Study From CathPCI Registry Analyzes Trends in Usage and Outcomes of Coronary Atherectomy
January 24, 2020—Nirat Beohar, MD, et al conducted a study that sought to assess the trends in usage, interhospital variability, and outcomes with coronary atherectomy (CA) among patients undergoing percutaneous coronary intervention (PCI). The findings were published as a report from the National Cardiovascular Data Registry CathPCI Registry online ahead of print in Circulation: Cardiovascular Interventions.
The investigators concluded after accounting for potential confounders, higher CA volume was associated with a lower risk of major adverse events that were counterbalanced by a small risk of coronary perforation. They noted that although CA is performed infrequently, its use has increased over time.
As described in Circulation: Cardiovascular Interventions, the study included all patients undergoing PCI in the National Cardiovascular Data Registry CathPCI Registry from July 1, 2009 to December 31, 2016 (N = 3,864,377). The patients were analyzed based on the utilization of either rotational or orbital CA.
The investigators evaluated intervals using the date of index CA grouped into time periods (2009 Q3–2010; 2011–2012; 2013–2014; and 2015–2016) and hospital-level quartiles based on annual CA volumes. The primary outcome measure was in-hospital major adverse cardiac events defined as a composite of all-cause mortality, periprocedural myocardial infarction (MI), or stroke. They then determined the independent variables associated with outcomes.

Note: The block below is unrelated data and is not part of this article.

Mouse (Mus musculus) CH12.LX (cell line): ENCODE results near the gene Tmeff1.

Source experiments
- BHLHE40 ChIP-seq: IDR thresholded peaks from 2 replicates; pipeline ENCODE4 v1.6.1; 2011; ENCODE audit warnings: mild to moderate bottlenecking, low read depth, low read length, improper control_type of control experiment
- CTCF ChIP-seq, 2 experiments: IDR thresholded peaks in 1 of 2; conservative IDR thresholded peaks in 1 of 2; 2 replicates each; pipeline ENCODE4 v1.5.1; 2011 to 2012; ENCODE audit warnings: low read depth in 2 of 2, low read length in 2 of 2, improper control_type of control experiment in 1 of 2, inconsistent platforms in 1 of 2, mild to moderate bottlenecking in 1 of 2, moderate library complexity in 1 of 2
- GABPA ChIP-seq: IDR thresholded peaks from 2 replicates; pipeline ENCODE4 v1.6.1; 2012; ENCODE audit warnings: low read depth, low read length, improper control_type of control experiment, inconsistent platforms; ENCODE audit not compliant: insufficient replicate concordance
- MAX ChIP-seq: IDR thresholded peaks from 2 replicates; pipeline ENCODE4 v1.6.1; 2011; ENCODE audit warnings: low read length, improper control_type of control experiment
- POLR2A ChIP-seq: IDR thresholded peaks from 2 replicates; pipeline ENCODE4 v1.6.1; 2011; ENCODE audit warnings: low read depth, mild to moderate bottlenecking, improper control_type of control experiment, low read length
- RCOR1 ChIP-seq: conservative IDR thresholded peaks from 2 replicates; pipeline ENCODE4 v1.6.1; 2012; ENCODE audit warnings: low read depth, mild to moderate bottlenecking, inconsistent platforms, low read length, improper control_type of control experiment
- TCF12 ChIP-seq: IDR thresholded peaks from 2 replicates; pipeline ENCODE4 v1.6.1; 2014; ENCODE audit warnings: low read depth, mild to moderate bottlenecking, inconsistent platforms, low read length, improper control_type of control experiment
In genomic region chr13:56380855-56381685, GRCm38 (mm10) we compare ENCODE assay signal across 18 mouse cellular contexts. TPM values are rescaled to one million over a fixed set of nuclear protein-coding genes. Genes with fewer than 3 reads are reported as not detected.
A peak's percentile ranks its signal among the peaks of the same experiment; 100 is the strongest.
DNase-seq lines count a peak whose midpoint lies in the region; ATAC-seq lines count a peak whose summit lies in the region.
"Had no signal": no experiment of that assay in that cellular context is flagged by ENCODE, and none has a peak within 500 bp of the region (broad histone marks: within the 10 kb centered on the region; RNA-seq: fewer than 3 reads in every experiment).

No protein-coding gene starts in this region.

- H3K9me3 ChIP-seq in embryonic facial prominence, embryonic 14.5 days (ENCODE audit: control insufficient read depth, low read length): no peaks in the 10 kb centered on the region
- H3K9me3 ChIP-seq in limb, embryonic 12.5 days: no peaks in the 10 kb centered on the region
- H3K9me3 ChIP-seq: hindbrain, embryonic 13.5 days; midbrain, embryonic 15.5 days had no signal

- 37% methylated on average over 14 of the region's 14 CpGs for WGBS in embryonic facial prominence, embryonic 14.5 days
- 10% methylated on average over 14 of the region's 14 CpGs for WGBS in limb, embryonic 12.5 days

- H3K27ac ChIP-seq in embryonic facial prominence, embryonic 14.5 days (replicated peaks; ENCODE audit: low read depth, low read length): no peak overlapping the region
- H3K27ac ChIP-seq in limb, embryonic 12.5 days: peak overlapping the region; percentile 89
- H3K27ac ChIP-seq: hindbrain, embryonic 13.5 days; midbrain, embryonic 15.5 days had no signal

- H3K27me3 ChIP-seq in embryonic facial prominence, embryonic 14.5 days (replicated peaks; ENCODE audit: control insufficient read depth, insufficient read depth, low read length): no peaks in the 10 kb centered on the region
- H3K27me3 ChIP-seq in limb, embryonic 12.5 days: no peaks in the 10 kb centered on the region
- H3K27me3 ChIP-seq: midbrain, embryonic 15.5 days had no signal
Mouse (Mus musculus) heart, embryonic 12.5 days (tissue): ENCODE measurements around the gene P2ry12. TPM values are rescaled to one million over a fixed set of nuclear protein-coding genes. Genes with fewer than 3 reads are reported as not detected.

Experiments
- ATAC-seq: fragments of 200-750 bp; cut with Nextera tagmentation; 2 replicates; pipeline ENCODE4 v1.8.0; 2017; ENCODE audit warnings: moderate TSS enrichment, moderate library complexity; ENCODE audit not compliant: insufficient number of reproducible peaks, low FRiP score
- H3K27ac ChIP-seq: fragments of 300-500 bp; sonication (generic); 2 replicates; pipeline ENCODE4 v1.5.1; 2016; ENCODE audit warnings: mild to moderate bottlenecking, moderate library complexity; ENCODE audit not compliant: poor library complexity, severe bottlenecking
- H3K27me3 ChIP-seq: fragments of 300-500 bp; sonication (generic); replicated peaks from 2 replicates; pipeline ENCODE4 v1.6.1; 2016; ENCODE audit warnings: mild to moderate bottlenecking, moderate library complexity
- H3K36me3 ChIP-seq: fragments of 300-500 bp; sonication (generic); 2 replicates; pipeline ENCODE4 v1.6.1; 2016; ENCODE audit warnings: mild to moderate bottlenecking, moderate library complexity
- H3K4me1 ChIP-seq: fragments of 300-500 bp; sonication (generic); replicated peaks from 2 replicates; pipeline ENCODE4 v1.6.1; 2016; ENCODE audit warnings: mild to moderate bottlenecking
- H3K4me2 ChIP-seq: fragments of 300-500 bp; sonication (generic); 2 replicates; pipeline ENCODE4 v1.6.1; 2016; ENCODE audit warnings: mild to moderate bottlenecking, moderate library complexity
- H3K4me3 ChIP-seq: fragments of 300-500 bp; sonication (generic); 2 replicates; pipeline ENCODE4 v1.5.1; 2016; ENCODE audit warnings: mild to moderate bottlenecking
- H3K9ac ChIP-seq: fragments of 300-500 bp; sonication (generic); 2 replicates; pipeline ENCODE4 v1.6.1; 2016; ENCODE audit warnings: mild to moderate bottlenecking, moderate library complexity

In Circulation: Cardiovascular Interventions, the investigators reported the following on usage:
- CA represented 1.7% (n = 65,033) of the total PCI volume
- Among hospitals performing PCI (n = 1,672), 577 (34.5%) did not perform any CA
- Patients treated with CA were elderly, more often male, and had a history of diabetes, previous MI, PCI, and coronary artery bypass grafting
- Utilization of CA increased from 1.1% in Q3 2009 to 3% in Q4 of 2016
- There was a 5% quarterly increase in odds of CA (odds ratio [OR], 1.05; 95% confidence interval [CI], 1.04–1.06; P < .001).
Regarding outcomes, they found that among patients undergoing CA, there was a temporal decline in major adverse cardiac events (OR, 0.98; 95% CI, 0.97–0.99; P < .001) and MI (OR, 0.97; 95% CI, 0.96–0.98; P < .001).
In adjusted analyses, increasing hospital CA volume was associated with lower mortality (OR, 0.85; 95% CI, 0.76–0.96; P = .01) and lower rates of PCI failure or complication requiring coronary artery bypass grafting (OR, 0.67; 95% CI, 0.56–0.79; P < .001) but was associated with small increase in coronary perforation (OR, 1.18; 95% CI, 1.04–1.35; P < .01), reported the investigators in Circulation: Cardiovascular Interventions.